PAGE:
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Cyclone Cook: 'The worst is over'

NZ Newswire logoNZ Newswire 13/04/2017

Flooding on Mt Albert Road as Cyclone Cook moves down the country. © Phil Walter/Getty Images Flooding on Mt Albert Road as Cyclone Cook moves down the country. Cyclone Cook has battered the Bay of Plenty, leaving homes flooded and many without electricity, but has quickly swept down the North Island without matching the feared destruction of the Wahine storm of 1968.

"The worst is over. At the moment it's lying just southeast of Cook Strait," MetService meteorologist John Crouch about 5am on Friday.

It should pass the east of the South Island during Friday morning, bringing rain and wind to the eastern seaboard, he said.

Cook brought heavy bands of rain and strong winds.

The strongest wind gust was 209km/h recorded at White Island around 4pm on Thursday and Cape Kidnappers' winds hit 154km/h at 9pm. However, winds around the Bay of Plenty were generally much lower.

Earlier on Thursday, forecasters were warning Cook could be in the same league as ex-Tropical Cyclone Giselle in 1968, which hit the whole country and resulted in the fatal Wahine ferry disaster.

However, authorities weren't forced to close the Auckland Harbour Bridge and there hasn't been comparable destruction.

"It probably wasn't as significant as we were initially thinking," Mr Crouch told NZ Newswire.

Cook was small and compact, wasn't as deep as previous lows and moved quickly over the North Island, Mr Crouch said. It also tracked further east than thought so Auckland wasn't badly hit.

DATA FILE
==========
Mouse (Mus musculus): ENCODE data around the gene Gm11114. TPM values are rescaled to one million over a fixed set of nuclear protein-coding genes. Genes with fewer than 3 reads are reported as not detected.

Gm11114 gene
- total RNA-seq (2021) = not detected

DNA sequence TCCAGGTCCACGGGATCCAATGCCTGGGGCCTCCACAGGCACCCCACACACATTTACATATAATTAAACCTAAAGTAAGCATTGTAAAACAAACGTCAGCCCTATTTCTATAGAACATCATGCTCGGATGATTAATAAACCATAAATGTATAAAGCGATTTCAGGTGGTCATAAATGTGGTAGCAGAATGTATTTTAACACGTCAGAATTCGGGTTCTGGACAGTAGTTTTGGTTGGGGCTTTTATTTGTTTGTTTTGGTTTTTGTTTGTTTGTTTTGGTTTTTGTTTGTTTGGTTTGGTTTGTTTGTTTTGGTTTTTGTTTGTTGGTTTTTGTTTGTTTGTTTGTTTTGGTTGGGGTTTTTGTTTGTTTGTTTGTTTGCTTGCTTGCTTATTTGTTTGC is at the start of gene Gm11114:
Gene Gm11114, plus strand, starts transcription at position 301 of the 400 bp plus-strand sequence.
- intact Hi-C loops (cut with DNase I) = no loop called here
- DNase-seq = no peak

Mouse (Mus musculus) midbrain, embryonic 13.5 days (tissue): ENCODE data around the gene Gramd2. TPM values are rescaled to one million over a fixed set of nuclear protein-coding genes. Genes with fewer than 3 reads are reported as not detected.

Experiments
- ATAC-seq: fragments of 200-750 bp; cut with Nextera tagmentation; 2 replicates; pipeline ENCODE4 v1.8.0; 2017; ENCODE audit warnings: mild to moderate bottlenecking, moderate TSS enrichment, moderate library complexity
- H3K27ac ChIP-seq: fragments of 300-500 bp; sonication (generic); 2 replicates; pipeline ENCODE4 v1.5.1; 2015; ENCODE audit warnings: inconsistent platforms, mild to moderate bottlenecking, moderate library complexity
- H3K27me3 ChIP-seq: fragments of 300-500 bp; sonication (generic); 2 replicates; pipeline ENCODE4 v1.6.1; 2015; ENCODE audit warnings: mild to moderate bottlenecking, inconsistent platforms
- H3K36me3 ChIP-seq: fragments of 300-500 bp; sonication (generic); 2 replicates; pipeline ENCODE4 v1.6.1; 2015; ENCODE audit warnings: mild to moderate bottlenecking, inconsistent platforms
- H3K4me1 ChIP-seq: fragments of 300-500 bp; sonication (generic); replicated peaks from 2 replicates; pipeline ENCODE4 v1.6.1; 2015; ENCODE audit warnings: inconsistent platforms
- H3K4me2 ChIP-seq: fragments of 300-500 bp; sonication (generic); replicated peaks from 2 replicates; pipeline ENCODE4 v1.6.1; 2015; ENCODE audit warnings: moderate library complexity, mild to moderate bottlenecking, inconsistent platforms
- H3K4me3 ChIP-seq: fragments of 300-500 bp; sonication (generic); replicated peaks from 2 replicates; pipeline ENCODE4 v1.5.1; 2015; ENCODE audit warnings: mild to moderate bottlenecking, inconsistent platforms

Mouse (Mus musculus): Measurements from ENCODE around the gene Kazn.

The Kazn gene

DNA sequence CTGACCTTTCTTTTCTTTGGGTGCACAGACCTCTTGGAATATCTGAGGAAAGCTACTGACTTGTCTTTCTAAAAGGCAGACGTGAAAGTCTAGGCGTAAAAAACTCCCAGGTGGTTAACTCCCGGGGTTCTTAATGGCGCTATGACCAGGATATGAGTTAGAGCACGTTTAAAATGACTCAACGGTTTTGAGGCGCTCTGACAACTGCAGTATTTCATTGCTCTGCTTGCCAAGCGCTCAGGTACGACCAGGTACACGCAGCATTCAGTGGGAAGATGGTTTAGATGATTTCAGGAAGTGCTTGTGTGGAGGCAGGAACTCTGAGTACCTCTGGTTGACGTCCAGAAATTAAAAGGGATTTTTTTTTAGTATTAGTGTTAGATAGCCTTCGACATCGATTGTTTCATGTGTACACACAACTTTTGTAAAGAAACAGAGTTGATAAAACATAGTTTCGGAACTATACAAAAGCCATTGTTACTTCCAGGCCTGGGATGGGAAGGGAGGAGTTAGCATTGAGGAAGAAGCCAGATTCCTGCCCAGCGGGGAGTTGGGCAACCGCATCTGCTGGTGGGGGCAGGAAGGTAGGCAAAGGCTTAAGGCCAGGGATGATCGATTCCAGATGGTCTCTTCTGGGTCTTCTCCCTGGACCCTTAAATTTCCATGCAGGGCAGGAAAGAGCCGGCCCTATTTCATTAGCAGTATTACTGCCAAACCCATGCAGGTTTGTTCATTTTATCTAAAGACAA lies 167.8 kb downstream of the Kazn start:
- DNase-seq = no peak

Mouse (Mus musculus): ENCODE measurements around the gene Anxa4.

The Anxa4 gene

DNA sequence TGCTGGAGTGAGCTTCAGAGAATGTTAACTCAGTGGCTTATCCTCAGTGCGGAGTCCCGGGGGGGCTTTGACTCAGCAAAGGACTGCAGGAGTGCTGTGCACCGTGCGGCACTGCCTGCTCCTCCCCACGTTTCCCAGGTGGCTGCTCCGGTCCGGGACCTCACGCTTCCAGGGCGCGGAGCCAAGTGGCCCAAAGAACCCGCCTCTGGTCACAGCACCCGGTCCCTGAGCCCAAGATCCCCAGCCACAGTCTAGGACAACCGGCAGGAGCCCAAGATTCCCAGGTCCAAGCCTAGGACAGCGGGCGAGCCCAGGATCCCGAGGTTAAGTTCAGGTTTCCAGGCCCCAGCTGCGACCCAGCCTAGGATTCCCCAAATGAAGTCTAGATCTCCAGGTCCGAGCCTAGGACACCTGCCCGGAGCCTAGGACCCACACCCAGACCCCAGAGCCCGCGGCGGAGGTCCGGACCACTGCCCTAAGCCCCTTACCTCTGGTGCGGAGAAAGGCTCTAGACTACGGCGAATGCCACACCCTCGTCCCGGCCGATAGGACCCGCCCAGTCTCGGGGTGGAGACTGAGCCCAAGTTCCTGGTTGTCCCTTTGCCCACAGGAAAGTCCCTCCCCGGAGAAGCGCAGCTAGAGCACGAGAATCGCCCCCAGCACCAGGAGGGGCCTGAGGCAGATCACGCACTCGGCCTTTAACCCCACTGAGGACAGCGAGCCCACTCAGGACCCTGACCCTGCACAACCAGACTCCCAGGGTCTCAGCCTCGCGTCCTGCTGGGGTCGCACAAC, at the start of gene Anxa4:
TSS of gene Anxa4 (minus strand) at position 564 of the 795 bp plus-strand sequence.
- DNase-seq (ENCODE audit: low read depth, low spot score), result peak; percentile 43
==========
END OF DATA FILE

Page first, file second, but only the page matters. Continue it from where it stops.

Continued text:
Firefighters responded to 50 weather-related calls in the Hawke's Bay until about 9.30pm but there was nothing after 10pm, the Fire Service's Murray Dunbar says.

Nevertheless, the Waikato and Bay of Plenty face a clean up.

On Thursday, emergency services received dozens of calls about homes flooding, along with powerlines and trees brought down in the Thames-Coromandel District, Matamata, Tauranga and Whakatane.

Slips, flooding, and fallen trees and powerlines have forced the closures of parts of SH2, SH25, SH30 and SH34, according to the NZTA.

Two people were hospitalised in the Hawke's Bay after a tree brought down by the cyclone struck their car.

The weather also disrupted regional flights across the country.

Waves up to 5m were expected to hit coastal areas and prompted Civil Defence calls for people to evacuate low-lying and vulnerable coastal areas in the Bay of Plenty and the Coromandel Peninsula earlier in the day.

A state of emergency had already been declared in the Bay of Plenty and Thames-Coromandel regions, still suffering from the aftermath of ex-tropical cyclone Debbie last week.

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